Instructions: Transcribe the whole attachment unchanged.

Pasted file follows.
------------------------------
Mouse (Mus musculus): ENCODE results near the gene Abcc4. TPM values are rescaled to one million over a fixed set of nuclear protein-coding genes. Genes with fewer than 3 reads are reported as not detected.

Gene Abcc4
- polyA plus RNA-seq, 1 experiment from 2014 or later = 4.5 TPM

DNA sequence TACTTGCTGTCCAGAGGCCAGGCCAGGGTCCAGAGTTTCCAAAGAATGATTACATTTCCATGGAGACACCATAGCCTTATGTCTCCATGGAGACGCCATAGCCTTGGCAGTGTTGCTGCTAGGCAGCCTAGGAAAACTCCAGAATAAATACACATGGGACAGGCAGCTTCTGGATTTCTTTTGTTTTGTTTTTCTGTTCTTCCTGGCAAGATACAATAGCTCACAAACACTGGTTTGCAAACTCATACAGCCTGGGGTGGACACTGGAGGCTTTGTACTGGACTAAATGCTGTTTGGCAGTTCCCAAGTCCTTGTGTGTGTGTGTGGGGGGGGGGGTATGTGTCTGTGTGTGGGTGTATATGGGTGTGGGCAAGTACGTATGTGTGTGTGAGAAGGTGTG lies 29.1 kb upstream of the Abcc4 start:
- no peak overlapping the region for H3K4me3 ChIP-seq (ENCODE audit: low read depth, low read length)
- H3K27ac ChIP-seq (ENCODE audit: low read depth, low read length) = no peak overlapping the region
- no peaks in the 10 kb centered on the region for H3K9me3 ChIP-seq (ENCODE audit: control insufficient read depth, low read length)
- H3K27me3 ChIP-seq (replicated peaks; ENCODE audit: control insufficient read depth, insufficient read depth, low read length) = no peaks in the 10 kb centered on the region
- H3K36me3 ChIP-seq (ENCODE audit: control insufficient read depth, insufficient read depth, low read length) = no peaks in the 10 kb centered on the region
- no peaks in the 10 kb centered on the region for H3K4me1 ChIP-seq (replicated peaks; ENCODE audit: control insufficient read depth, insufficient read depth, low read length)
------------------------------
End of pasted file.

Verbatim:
Mouse (Mus musculus): ENCODE results near the gene Abcc4. TPM values are rescaled to one million over a fixed set of nuclear protein-coding genes. Genes with fewer than 3 reads are reported as not detected.

Gene Abcc4
- polyA plus RNA-seq, 1 experiment from 2014 or later = 4.5 TPM

DNA sequence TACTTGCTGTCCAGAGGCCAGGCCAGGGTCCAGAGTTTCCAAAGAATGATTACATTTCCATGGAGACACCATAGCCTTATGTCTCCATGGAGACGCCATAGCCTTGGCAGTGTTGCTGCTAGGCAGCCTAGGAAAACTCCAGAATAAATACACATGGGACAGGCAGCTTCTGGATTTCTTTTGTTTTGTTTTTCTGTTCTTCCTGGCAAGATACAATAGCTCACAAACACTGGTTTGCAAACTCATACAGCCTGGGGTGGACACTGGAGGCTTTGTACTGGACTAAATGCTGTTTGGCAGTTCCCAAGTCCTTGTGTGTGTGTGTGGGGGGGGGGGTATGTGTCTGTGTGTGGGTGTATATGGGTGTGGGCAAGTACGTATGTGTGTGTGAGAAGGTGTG lies 29.1 kb upstream of the Abcc4 start:
- no peak overlapping the region for H3K4me3 ChIP-seq (ENCODE audit: low read depth, low read length)
- H3K27ac ChIP-seq (ENCODE audit: low read depth, low read length) = no peak overlapping the region
- no peaks in the 10 kb centered on the region for H3K9me3 ChIP-seq (ENCODE audit: control insufficient read depth, low read length)
- H3K27me3 ChIP-seq (replicated peaks; ENCODE audit: control insufficient read depth, insufficient read depth, low read length) = no peaks in the 10 kb centered on the region
- H3K36me3 ChIP-seq (ENCODE audit: control insufficient read depth, insufficient read depth, low read length) = no peaks in the 10 kb centered on the region
- no peaks in the 10 kb centered on the region for H3K4me1 ChIP-seq (replicated peaks; ENCODE audit: control insufficient read depth, insufficient read depth, low read length)